The story of Hans Castorp, which we would here set forth, not on his own account, for in him the reader will make acquaintance with a simple-minded though pleasing young man, but for the sake of the story itself, which seems to us highly worth telling - though it must needs be borne in mind, in Hans Castorp's behalf, that it is his story, and not every story happens to everybody - this story, we say, belongs to the long ago; it is already, so to speak, covered with historical mould, and unquestionably to be presented in the tense best suited to a narrative out of the depth of the past.
Quotations
Well, about the skin. What do you want to hear about your sensory sheath? You know, don't you, that it is your outside brain - ontogenetically the same as that apparatus of the so-called higher centres up there in your cranium? The central nervous system is nothing but a modification of the outer skin-layer; among the lower animals the distinction between central and peripheral doesn't exist, they smell and taste with their skin, it is the only sensory organ they have. Must be rather nice - if you can put yourself in their place. On the other hand, in such highly differentiated forms of life as you and I are, the skin has fallen from its high estate; it has to confine itself to feeling ticklish; that is to say, to being simply a protective and registering apparatus - but devilishly on the qui vive for anything that tries to come too close about the body. It even puts our feelers - the body hairs, which are nothing but hardened skin cells - and they get wind of the approach of whatever it is, before the skin is touched. Just between ourselves, it is quite possible that this protecting and defending function of the skin extends beyond the physical. Do you know what makes you go red and pale? ( -- Hofrat Behrens in conversation with Hans Castorp p 263)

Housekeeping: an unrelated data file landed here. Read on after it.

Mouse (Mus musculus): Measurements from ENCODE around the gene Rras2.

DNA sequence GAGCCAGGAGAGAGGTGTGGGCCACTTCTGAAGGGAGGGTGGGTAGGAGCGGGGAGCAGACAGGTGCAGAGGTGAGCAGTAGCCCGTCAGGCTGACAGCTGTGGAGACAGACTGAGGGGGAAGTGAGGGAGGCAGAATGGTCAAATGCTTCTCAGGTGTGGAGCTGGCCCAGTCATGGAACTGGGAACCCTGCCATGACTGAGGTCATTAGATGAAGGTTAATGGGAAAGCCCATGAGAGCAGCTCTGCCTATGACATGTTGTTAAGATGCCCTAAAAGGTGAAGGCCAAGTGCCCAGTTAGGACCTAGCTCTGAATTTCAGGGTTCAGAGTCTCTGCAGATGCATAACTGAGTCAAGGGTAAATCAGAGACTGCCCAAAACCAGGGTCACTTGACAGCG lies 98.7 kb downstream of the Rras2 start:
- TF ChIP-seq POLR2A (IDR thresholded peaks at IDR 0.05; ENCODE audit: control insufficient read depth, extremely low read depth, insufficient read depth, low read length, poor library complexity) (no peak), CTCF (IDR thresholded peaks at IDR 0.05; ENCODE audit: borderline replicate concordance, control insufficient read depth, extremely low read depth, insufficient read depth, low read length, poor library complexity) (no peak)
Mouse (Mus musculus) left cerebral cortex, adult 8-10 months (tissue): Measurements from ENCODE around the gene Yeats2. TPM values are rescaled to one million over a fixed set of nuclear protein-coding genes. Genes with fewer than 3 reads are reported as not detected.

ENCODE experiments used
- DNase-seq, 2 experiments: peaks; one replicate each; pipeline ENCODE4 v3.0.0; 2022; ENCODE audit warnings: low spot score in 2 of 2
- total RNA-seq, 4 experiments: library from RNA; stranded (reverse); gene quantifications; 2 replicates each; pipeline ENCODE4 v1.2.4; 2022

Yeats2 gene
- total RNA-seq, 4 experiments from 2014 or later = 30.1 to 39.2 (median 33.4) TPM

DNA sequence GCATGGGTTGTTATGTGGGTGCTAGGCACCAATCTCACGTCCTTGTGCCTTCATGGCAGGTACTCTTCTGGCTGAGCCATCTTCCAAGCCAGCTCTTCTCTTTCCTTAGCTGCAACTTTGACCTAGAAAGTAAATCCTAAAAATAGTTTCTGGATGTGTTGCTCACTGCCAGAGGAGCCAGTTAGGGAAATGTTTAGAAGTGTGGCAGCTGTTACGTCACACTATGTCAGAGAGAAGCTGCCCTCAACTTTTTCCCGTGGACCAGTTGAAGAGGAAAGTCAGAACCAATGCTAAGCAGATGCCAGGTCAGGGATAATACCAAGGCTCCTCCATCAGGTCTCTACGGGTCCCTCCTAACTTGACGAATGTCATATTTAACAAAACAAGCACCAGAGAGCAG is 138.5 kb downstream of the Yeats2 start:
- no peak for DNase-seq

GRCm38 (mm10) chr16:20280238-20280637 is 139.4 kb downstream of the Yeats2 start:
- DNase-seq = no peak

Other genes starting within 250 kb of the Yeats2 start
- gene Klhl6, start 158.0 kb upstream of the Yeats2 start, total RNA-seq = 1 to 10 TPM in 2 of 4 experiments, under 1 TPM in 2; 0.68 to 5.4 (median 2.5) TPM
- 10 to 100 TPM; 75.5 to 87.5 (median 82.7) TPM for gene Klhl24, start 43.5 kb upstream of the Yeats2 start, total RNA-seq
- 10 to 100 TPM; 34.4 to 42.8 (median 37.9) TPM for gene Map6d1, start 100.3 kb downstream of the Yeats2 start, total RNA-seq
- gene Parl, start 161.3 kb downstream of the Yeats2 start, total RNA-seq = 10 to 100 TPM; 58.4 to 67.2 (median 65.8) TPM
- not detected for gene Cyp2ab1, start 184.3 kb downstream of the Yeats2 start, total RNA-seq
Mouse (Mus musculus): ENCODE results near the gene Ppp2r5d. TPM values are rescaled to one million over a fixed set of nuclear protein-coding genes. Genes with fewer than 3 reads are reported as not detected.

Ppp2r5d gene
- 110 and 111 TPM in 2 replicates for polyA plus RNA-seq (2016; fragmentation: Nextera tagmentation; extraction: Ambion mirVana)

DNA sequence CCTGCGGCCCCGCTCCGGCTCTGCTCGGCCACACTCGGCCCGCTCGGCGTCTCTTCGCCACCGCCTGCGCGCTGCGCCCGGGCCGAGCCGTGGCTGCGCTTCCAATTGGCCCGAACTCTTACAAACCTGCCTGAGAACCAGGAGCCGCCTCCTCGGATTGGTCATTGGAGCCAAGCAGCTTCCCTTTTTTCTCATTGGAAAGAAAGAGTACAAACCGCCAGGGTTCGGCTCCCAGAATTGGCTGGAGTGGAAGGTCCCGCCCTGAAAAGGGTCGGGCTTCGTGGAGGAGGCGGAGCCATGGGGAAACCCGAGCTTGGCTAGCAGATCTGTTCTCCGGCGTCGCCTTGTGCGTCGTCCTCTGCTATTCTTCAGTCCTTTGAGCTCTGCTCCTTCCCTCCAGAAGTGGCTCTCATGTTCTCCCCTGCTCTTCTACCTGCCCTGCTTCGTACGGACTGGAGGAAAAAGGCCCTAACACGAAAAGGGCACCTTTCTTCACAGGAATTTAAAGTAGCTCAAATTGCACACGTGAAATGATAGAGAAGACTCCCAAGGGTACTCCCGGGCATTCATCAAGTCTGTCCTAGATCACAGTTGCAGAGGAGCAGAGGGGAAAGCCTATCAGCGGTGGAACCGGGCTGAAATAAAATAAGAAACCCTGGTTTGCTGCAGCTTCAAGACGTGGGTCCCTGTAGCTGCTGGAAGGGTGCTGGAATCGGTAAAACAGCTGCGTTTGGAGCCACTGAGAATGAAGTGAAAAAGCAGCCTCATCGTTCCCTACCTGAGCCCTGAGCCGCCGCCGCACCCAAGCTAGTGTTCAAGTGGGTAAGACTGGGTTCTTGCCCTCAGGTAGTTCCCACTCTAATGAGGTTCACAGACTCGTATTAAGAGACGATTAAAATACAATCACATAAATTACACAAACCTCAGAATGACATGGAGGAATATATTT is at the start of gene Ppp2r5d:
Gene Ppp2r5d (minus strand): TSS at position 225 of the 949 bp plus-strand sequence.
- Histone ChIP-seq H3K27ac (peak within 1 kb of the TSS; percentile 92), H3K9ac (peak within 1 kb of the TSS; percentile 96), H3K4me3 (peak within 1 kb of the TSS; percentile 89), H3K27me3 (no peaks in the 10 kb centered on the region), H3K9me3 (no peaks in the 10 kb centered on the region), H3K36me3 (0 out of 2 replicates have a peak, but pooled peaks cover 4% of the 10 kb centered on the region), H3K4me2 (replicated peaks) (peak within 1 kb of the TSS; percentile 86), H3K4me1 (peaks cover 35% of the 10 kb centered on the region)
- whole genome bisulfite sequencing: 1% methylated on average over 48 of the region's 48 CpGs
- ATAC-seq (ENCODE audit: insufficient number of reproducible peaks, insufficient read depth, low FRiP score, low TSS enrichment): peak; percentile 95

Last words
(Click to show. Warning: May contain spoilers.)
Disambiguation notice
Publisher's editors
Blurbers
Original language
Canonical DDC/MDS
Canonical LCC

References to this work on external resources.

Wikipedia in English (2)

A sanitorium in the Swiss Alps reflects the societal ills of pre-twentieth-century Europe, and a young marine engineer rises from his life of anonymity to become a pivotal character in a story about how a human's environment affects self identity. In this dizzyingly rich novel of ideas, Mann uses a sanatorium in the Swiss Alps, a community devoted exclusively to sickness, as a microcosm for Europe, which in the years before 1914 was already exhibiting the first symptoms of its own terminal irrationality. The Magic Mountain is a monumental work of erudition and irony, sexual tension and intellectual ferment, a book that pulses with life in the midst of death.

No library descriptions found.

Book description
Haiku summary

Legacy Library: Thomas Mann

Thomas Mann has a Legacy Library. Legacy libraries are the personal libraries of famous readers, entered by LibraryThing members from the Legacy Libraries group.

See Thomas Mann's legacy profile.

See Thomas Mann's author page.

Popular covers

Quick Links

Rating

Average: (4.21)
0.5 2
1 24
1.5 5
2 49
2.5 13
3 161
3.5 50
4 379
4.5 83
5 653

 

About | Contact | Privacy/Terms | Help/FAQs | Blog | Store | APIs | TinyCat | Legacy Libraries | Early Reviewers | Common Knowledge | 171,749,763 books! | Top bar: Always visible